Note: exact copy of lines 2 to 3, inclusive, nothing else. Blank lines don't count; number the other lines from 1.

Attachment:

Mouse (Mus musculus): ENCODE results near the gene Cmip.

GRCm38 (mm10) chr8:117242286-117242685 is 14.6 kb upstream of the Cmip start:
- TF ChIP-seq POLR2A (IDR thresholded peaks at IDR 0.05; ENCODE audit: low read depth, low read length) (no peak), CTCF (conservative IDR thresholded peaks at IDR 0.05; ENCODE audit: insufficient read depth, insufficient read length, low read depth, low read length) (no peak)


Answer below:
GRCm38 (mm10) chr8:117242286-117242685 is 14.6 kb upstream of the Cmip start:
- TF ChIP-seq POLR2A (IDR thresholded peaks at IDR 0.05; ENCODE audit: low read depth, low read length) (no peak), CTCF (conservative IDR thresholded peaks at IDR 0.05; ENCODE audit: insufficient read depth, insufficient read length, low read depth, low read length) (no peak)